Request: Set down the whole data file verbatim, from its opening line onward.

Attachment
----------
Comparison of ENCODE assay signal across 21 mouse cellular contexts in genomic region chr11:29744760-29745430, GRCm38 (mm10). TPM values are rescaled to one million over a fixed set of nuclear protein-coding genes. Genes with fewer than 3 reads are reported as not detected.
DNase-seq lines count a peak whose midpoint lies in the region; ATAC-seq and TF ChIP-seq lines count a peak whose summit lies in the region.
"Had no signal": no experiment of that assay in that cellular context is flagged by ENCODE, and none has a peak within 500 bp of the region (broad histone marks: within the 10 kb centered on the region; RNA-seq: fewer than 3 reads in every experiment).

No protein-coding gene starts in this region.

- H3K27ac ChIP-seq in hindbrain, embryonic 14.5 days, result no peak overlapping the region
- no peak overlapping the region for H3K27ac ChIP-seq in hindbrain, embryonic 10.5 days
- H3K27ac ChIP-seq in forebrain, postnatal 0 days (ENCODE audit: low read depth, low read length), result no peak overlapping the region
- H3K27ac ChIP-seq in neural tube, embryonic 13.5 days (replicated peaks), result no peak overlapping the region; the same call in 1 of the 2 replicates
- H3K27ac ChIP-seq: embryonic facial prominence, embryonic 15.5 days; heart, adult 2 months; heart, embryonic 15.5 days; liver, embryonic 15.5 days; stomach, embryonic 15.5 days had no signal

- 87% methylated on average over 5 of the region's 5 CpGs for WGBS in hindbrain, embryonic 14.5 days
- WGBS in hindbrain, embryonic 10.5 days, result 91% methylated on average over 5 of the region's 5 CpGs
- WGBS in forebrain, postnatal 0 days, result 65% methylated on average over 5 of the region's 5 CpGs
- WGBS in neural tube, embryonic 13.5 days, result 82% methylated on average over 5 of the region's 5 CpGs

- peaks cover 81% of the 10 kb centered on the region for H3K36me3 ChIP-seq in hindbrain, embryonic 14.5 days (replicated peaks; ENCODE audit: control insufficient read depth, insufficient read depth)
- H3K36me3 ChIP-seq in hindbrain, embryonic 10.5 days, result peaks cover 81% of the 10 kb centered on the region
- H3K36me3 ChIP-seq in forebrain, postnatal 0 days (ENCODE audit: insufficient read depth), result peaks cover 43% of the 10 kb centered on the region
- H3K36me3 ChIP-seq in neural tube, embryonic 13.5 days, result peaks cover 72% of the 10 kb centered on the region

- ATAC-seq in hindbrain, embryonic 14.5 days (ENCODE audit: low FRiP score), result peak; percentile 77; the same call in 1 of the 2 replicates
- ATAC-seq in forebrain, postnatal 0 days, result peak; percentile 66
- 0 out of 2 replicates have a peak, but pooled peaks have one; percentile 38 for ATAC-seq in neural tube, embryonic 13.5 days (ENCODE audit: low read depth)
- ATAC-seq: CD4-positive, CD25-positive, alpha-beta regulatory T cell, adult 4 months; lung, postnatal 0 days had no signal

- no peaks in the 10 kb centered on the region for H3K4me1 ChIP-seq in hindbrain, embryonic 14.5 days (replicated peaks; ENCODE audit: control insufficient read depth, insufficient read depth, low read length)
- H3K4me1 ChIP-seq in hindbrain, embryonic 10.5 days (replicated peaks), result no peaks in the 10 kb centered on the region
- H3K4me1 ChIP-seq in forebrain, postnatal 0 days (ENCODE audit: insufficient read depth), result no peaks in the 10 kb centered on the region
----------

Comparison of ENCODE assay signal across 21 mouse cellular contexts in genomic region chr11:29744760-29745430, GRCm38 (mm10). TPM values are rescaled to one million over a fixed set of nuclear protein-coding genes. Genes with fewer than 3 reads are reported as not detected.
DNase-seq lines count a peak whose midpoint lies in the region; ATAC-seq and TF ChIP-seq lines count a peak whose summit lies in the region.
"Had no signal": no experiment of that assay in that cellular context is flagged by ENCODE, and none has a peak within 500 bp of the region (broad histone marks: within the 10 kb centered on the region; RNA-seq: fewer than 3 reads in every experiment).

No protein-coding gene starts in this region.

- H3K27ac ChIP-seq in hindbrain, embryonic 14.5 days, result no peak overlapping the region
- no peak overlapping the region for H3K27ac ChIP-seq in hindbrain, embryonic 10.5 days
- H3K27ac ChIP-seq in forebrain, postnatal 0 days (ENCODE audit: low read depth, low read length), result no peak overlapping the region
- H3K27ac ChIP-seq in neural tube, embryonic 13.5 days (replicated peaks), result no peak overlapping the region; the same call in 1 of the 2 replicates
- H3K27ac ChIP-seq: embryonic facial prominence, embryonic 15.5 days; heart, adult 2 months; heart, embryonic 15.5 days; liver, embryonic 15.5 days; stomach, embryonic 15.5 days had no signal

- 87% methylated on average over 5 of the region's 5 CpGs for WGBS in hindbrain, embryonic 14.5 days
- WGBS in hindbrain, embryonic 10.5 days, result 91% methylated on average over 5 of the region's 5 CpGs
- WGBS in forebrain, postnatal 0 days, result 65% methylated on average over 5 of the region's 5 CpGs
- WGBS in neural tube, embryonic 13.5 days, result 82% methylated on average over 5 of the region's 5 CpGs

- peaks cover 81% of the 10 kb centered on the region for H3K36me3 ChIP-seq in hindbrain, embryonic 14.5 days (replicated peaks; ENCODE audit: control insufficient read depth, insufficient read depth)
- H3K36me3 ChIP-seq in hindbrain, embryonic 10.5 days, result peaks cover 81% of the 10 kb centered on the region
- H3K36me3 ChIP-seq in forebrain, postnatal 0 days (ENCODE audit: insufficient read depth), result peaks cover 43% of the 10 kb centered on the region
- H3K36me3 ChIP-seq in neural tube, embryonic 13.5 days, result peaks cover 72% of the 10 kb centered on the region

- ATAC-seq in hindbrain, embryonic 14.5 days (ENCODE audit: low FRiP score), result peak; percentile 77; the same call in 1 of the 2 replicates
- ATAC-seq in forebrain, postnatal 0 days, result peak; percentile 66
- 0 out of 2 replicates have a peak, but pooled peaks have one; percentile 38 for ATAC-seq in neural tube, embryonic 13.5 days (ENCODE audit: low read depth)
- ATAC-seq: CD4-positive, CD25-positive, alpha-beta regulatory T cell, adult 4 months; lung, postnatal 0 days had no signal

- no peaks in the 10 kb centered on the region for H3K4me1 ChIP-seq in hindbrain, embryonic 14.5 days (replicated peaks; ENCODE audit: control insufficient read depth, insufficient read depth, low read length)
- H3K4me1 ChIP-seq in hindbrain, embryonic 10.5 days (replicated peaks), result no peaks in the 10 kb centered on the region
- H3K4me1 ChIP-seq in forebrain, postnatal 0 days (ENCODE audit: insufficient read depth), result no peaks in the 10 kb centered on the region